On December 22, 2012, Tanmay Pendse’s actor brother, Akshay Pendse, his two-year-old son and veteran actor Anand Abhyankar met with an accident along the Pune-Mumbai Expressway.
A speeding truck travelling from the opposite direction jumped the wrong lane in the absence of dividers and collided with Akshay’s vehicle that was travelling from Pune to Mumbai near the Urse toll plaza.
The tempo rammed into the vehicle head-on with such a force that it killed Akshay, his son, and Abhyankar on the spot.
The death of his loved ones was the turning point in the Pune-based man’s life.
But instead of complaining about the lack of road safety policies, infrastructure or adherence to rules, the then 28-year-old took the road less taken.
He became a road-safety hero who made the safety of the expressway, the sole aim of his life.
At 34, over the last six years, Pendse has spent more than 15 lakh from his pocket and successfully worked with authorities from the Indian Roads Congress, the Maharashtra State Road Development Corporation (MSRDC), the Police department, the home ministry, engineers and IAS officers in the Mantralaya and personalities from the Marathi film industry to ensure the number of fatalities on the expressway decrease every year.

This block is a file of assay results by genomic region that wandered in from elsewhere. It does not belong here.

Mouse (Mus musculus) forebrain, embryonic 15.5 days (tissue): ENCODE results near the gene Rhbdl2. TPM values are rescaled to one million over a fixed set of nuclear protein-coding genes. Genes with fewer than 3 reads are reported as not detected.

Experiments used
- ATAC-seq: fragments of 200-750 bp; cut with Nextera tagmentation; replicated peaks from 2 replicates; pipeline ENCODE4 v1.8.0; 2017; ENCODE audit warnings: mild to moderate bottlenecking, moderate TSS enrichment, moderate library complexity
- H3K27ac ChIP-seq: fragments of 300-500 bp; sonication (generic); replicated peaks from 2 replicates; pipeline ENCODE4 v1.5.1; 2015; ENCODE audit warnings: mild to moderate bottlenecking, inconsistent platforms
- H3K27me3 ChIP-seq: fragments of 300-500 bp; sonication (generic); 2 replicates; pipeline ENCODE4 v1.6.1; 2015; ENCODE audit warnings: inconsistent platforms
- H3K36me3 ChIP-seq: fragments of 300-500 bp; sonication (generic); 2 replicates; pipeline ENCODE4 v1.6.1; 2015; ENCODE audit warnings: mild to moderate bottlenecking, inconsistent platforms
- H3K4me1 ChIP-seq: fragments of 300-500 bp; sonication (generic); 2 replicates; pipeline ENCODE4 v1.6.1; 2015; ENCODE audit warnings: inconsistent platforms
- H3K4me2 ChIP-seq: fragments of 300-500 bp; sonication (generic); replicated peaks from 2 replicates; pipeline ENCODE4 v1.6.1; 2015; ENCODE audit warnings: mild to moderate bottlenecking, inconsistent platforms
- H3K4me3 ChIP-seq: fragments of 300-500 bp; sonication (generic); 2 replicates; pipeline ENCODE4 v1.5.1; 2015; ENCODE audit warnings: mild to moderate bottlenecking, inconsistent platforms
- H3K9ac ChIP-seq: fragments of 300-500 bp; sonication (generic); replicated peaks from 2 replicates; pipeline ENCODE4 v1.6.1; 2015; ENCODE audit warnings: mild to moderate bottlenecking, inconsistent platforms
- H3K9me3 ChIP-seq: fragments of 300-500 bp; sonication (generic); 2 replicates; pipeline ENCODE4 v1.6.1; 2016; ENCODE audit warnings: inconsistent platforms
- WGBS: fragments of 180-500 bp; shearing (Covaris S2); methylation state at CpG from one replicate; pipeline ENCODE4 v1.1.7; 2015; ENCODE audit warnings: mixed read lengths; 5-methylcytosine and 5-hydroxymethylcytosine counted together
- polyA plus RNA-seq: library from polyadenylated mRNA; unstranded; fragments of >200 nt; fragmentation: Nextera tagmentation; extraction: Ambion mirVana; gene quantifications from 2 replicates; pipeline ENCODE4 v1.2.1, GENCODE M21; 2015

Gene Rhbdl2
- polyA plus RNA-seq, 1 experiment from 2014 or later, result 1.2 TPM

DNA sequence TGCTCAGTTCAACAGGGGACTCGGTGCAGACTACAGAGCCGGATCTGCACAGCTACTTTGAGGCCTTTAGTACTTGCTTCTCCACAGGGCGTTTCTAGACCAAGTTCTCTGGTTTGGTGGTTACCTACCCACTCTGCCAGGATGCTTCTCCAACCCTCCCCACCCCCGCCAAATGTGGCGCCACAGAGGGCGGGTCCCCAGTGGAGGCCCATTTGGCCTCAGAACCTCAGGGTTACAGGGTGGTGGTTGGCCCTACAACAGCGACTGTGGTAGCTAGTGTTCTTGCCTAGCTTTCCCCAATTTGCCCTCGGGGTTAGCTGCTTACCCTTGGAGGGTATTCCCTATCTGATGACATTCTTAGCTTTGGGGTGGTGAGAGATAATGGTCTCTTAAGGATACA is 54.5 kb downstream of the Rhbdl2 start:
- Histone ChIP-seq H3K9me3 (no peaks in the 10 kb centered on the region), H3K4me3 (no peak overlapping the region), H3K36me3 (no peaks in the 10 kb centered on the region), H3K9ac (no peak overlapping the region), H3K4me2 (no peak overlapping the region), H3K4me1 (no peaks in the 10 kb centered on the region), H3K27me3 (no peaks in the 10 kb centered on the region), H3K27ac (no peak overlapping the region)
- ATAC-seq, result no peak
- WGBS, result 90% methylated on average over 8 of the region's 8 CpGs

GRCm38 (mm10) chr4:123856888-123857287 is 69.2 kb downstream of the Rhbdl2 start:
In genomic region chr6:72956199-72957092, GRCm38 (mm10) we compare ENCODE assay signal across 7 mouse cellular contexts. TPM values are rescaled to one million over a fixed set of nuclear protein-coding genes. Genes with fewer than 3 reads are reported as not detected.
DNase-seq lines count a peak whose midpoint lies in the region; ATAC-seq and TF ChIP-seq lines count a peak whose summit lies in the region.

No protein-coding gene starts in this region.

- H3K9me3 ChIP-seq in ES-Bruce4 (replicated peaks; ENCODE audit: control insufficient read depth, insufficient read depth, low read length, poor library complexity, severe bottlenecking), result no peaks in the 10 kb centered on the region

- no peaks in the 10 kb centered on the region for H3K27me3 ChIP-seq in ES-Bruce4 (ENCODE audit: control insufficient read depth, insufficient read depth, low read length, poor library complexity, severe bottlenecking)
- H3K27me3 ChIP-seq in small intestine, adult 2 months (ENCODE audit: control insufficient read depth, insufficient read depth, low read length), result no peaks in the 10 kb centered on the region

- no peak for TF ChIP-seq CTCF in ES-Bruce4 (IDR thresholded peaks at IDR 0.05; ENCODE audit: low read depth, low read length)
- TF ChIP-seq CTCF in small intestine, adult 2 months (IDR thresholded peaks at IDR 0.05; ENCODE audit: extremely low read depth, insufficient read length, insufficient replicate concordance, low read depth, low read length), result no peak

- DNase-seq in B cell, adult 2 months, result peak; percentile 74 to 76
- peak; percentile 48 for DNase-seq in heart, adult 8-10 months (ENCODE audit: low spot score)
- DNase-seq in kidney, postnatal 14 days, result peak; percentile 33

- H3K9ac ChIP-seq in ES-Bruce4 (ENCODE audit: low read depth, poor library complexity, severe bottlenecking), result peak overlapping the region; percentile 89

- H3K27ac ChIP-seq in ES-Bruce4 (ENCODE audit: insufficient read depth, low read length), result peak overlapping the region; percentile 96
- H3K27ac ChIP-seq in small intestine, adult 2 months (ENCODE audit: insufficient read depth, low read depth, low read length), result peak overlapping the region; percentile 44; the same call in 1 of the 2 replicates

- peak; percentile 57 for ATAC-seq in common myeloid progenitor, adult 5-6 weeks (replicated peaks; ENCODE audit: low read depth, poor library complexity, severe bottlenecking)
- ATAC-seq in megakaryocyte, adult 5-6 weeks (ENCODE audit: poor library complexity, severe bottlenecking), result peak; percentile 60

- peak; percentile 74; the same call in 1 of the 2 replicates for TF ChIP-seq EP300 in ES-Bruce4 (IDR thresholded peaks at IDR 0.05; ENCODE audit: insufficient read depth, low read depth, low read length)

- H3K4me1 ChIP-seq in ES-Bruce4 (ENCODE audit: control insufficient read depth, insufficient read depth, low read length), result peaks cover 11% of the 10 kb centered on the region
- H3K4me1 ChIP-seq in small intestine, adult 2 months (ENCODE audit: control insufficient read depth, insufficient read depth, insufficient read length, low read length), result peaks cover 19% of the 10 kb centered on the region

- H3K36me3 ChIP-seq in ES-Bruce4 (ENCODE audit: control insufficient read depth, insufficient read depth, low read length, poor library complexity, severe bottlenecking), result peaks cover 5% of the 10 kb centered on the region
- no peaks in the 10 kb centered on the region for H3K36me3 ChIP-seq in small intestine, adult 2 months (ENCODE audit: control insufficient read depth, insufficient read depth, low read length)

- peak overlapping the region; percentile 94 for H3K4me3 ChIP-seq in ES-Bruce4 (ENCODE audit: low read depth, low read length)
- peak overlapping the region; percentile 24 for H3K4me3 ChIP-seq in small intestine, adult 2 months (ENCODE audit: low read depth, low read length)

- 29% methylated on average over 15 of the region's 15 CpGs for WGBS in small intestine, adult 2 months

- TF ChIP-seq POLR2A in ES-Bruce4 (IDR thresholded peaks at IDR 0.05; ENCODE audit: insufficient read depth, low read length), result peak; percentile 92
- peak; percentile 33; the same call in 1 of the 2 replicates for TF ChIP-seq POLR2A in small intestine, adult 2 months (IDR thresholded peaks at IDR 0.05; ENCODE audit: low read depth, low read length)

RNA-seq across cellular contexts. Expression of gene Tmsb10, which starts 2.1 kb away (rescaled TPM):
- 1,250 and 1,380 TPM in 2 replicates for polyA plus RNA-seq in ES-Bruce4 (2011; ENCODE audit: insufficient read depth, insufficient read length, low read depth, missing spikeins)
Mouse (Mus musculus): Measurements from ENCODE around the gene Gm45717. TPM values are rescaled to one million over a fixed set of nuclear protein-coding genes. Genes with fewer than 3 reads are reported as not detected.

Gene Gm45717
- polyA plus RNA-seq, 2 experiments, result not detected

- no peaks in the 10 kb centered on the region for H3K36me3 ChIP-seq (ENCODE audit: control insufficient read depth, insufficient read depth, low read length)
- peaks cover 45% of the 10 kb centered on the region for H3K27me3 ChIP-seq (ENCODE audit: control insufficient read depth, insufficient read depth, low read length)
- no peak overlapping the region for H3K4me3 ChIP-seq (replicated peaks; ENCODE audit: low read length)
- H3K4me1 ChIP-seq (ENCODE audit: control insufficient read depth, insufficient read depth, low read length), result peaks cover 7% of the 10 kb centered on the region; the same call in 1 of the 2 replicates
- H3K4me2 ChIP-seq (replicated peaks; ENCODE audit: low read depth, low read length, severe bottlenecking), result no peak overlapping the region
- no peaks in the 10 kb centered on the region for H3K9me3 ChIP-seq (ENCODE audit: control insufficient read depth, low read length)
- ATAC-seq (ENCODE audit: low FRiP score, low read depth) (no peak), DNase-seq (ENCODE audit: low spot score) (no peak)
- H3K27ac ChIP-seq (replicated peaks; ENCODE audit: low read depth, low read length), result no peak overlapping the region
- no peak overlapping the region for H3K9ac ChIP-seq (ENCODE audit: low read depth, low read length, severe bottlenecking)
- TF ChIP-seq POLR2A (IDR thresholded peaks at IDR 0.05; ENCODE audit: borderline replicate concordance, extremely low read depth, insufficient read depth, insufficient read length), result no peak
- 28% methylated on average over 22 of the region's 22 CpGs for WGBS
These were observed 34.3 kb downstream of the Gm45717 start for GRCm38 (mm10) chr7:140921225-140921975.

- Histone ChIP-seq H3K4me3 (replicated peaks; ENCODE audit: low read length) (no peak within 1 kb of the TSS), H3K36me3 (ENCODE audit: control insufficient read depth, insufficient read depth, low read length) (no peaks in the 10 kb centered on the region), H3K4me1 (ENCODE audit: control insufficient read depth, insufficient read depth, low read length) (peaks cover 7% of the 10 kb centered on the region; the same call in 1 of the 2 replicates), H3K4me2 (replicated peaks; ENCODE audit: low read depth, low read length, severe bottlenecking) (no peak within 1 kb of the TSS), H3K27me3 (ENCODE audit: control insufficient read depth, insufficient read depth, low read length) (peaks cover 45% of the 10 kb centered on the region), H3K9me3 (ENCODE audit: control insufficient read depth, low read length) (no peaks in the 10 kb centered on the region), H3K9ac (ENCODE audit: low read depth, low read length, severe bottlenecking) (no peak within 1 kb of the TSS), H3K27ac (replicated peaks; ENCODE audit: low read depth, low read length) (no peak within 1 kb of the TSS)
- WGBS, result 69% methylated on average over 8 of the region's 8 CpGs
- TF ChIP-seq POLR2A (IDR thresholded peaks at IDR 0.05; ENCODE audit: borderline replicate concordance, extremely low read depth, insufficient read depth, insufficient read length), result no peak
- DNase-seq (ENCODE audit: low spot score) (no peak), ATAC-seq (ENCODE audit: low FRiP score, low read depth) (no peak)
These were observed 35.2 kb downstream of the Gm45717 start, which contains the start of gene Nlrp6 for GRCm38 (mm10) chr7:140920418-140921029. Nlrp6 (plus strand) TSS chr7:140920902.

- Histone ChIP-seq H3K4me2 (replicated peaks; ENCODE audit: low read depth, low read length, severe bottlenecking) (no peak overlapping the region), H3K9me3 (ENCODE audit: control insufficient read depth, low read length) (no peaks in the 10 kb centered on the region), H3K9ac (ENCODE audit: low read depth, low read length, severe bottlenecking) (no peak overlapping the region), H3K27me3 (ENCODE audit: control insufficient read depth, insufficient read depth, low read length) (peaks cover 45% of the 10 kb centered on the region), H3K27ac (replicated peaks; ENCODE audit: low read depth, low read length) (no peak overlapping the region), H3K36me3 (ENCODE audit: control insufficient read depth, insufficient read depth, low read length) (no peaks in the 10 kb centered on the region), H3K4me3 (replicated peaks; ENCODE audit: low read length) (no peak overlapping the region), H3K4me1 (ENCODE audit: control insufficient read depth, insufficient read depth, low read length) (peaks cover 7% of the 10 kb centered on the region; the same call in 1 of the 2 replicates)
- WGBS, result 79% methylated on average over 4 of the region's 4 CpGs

Speaking to The Better India, Pendse says, “Before losing my brother and nephew to the accident, I would criticise the government, like others around me. But their death made me stop complaining and start looking for solutions. I couldn’t wait for someone else to do anything. If I wanted to make the Expressway safer for others, I would have to do it myself.”
Pendse runs his venture, Catalyst Outdoors, which conducts corporate training, adventure and heritage tourism, and took almost 1.5 years only to complete his research.
Over 18 months, he met several road safety heroes and experts on the ground, met political leaders, engineers, police personnel and visited the expressway more than a 1000 times, to make a 200-page research report.
He also undertook an in-depth study of roads in Korea, Canada and Australia. After comparing it to the six-lane Mumbai-Pune expressway and scourging through statistics on road fatalities, he made a detailed proof of concept on infrastructural facilities and steps that were required to reduce road fatalities.
Known as one of the deadliest highways in the country, this expressway, runs across mountains and plateaus. It is India’s first six-lane concrete, high-speed, access controlled tolled expressway and spans a distance of 94.5 km connecting Mumbai, the capital of Maharashtra and the financial capital of India, with Pune, the cultural capital of Maharashtra and an industrial and educational hub.
“Since the time it was built in 2002, there have been over 5,000 accidents and 1,900 deaths, which is an unfortunate and shameful statistic. Now when I look back, I do think it is disappointing that many of us, wait for a personal loss to strike us, before we decide to take matters into our own hands. What we fail to realise is, road safety is just as much our responsibility as theirs. So if we see a problem at hand, instead of complaining about it, why don’t we brainstorm logical solutions that fit within the law and put it across in the right way?”